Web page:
GREENSMITH, L; VRBOVA, G; (1995) POSSIBLE STRATEGIES FOR TREATMENT OF SMA PATIENTS - A NEUROBIOLOGISTS VIEW. NEUROMUSCULAR DISORD , 5 (5) 359 - 369.
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This paper discusses possible strategies that might prevent or alleviate muscle weakness of SMA patients and hence improve their condition. The strategies discussed are as follows. (1) Prevention of motoneurone death. To achieve this two main approaches have been applied. Firstly, trophic factors have been used to prevent motoneurone death after nerve injury and clinically in diseases such as motoneurone disease. The results of these attempts will be described. Secondly, the possibility that injured motoneurones die as a result of the excitotoxic effects of the excitatory transmitter glutamate will be explored. Evidence will be presented which indicates that blocking glutamate receptors can rescue injured motoneurones from death. (2) Replacement of lost motoneurones by embryonic grafts. Motoneurones from grafts of embryonic spinal cord have been shown to survive in the adult spinal cord and are able to reinnervate skeletal muscles. The potential and practical problems of this approach will be discussed. (3) Expansion or motor unit territory of surviving motoneurones. Such an expansion of the territory occupied by individual motor units can be achieved by encouraging sprouting and ensuring that the newly formed connections between the motoneurone and muscle fibres are maintained, so that individual motor units are capable of developing more force. Strategies to achieve such an expansion of motor unit territory will be described. Finally, combinations of some of these approaches are considered.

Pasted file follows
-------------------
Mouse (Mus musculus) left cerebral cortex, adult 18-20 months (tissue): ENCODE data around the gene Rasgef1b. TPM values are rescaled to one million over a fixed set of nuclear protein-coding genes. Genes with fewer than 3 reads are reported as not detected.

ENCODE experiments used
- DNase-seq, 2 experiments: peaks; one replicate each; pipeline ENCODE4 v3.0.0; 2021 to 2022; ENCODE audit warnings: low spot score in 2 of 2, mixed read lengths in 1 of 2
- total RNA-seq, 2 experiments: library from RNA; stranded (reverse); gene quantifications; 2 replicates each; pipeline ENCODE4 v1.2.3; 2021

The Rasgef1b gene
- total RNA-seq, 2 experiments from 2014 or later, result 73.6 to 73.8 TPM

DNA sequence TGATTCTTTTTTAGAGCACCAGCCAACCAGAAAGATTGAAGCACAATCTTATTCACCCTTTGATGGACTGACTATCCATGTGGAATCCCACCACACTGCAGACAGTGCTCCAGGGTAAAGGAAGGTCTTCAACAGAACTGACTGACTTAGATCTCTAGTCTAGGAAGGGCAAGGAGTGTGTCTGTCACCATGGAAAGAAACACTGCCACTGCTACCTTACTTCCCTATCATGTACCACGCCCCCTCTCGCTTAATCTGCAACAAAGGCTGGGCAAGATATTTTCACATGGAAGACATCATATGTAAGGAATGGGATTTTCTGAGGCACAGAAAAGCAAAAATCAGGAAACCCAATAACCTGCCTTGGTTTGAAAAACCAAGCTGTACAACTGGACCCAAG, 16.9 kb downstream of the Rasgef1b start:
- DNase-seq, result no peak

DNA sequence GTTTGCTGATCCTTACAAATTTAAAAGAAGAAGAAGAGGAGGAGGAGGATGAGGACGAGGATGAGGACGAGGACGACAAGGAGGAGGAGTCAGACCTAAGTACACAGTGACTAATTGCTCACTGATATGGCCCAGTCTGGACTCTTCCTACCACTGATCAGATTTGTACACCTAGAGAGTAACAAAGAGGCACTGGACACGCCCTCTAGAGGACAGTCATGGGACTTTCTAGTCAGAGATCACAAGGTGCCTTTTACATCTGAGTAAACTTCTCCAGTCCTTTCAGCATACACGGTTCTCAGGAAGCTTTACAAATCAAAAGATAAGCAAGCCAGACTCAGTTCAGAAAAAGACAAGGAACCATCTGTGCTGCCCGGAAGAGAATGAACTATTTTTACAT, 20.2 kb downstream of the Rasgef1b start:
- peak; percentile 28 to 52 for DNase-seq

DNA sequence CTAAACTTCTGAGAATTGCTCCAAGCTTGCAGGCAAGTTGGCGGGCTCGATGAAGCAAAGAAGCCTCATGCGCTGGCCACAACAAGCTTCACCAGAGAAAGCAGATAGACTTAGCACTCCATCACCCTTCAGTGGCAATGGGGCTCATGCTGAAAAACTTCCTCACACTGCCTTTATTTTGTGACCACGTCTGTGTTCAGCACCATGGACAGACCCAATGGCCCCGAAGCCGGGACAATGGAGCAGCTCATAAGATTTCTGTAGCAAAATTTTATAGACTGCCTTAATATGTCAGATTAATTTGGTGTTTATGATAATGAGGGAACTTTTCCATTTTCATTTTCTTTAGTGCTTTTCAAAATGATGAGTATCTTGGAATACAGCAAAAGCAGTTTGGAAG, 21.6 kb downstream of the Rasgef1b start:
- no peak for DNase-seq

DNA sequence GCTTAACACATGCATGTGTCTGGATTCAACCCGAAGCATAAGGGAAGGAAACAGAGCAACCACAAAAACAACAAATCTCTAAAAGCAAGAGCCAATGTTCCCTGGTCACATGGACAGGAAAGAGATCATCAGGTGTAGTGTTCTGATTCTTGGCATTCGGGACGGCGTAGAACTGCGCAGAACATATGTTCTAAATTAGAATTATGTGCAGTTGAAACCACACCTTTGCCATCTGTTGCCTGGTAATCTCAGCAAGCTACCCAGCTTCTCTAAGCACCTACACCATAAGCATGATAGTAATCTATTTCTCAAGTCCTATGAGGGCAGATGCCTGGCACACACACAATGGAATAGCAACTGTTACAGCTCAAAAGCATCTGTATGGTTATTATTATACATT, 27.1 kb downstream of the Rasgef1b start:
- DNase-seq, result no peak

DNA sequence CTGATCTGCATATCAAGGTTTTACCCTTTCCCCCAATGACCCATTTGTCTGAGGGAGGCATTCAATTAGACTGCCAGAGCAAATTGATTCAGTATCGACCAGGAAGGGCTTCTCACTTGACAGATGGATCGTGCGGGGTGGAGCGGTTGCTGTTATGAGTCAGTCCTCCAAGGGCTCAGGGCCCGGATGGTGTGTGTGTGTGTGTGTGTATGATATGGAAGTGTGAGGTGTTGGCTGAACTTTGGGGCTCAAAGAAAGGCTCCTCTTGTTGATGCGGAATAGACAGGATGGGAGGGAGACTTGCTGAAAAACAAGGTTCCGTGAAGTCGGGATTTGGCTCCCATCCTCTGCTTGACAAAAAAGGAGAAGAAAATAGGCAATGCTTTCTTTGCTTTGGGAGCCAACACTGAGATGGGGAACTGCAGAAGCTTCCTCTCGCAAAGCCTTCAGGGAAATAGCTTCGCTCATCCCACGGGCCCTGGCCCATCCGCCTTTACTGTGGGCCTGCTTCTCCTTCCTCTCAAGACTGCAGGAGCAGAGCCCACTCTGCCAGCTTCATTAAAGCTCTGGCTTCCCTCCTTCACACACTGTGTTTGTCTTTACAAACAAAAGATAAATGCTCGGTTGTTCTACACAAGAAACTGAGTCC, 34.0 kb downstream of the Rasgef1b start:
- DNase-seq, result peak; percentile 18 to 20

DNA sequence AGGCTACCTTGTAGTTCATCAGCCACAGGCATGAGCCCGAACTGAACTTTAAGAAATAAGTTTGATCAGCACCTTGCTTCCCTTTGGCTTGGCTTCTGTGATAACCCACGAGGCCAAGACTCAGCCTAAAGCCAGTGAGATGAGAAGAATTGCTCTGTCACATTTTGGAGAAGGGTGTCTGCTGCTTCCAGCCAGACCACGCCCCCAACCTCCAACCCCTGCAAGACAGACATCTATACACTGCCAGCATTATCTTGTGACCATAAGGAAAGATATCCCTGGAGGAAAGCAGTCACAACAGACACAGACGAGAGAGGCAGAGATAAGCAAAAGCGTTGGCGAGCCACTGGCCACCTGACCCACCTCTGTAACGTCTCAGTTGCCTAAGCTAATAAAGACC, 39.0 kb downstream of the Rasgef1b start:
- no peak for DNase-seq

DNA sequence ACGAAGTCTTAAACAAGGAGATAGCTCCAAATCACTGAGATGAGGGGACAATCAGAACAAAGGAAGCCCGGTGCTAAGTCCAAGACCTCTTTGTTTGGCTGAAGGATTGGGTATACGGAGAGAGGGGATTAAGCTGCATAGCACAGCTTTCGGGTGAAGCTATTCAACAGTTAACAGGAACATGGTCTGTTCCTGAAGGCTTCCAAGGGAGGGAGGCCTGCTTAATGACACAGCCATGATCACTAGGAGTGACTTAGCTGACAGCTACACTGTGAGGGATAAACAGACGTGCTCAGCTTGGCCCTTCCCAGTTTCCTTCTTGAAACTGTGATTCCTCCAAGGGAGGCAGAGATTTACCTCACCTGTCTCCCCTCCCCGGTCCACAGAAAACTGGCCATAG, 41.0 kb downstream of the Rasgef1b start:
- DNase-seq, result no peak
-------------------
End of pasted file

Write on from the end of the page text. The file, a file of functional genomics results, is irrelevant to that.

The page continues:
|Title:||POSSIBLE STRATEGIES FOR TREATMENT OF SMA PATIENTS - A NEUROBIOLOGISTS VIEW|
|Keywords:||SMA, MOTONEURON DEATH, NEUROTROPHIC FACTORS, EXCITOTOXICITY, EMBRYONIC GRAFTS, MOTOR UNIT TERRITORY, CILIARY NEUROTROPHIC FACTOR, NERVE GROWTH-FACTOR, D-ASPARTATE RECEPTORS, EMBRYONIC MOTONEURONS, SPINAL-CORD, CELL-DEATH, MOTOR-NEURONS, POSTNATAL-DEVELOPMENT, SKELETAL-MUSCLE, FACTOR PREVENTS|
|UCL classification:||UCL > School of Life and Medical Sciences > Faculty of Brain Sciences > Institute of Neurology > Motor Neuroscience and Movement Disorders|
UCL > School of Life and Medical Sciences > Faculty of Life Sciences > Biosciences (Division of)
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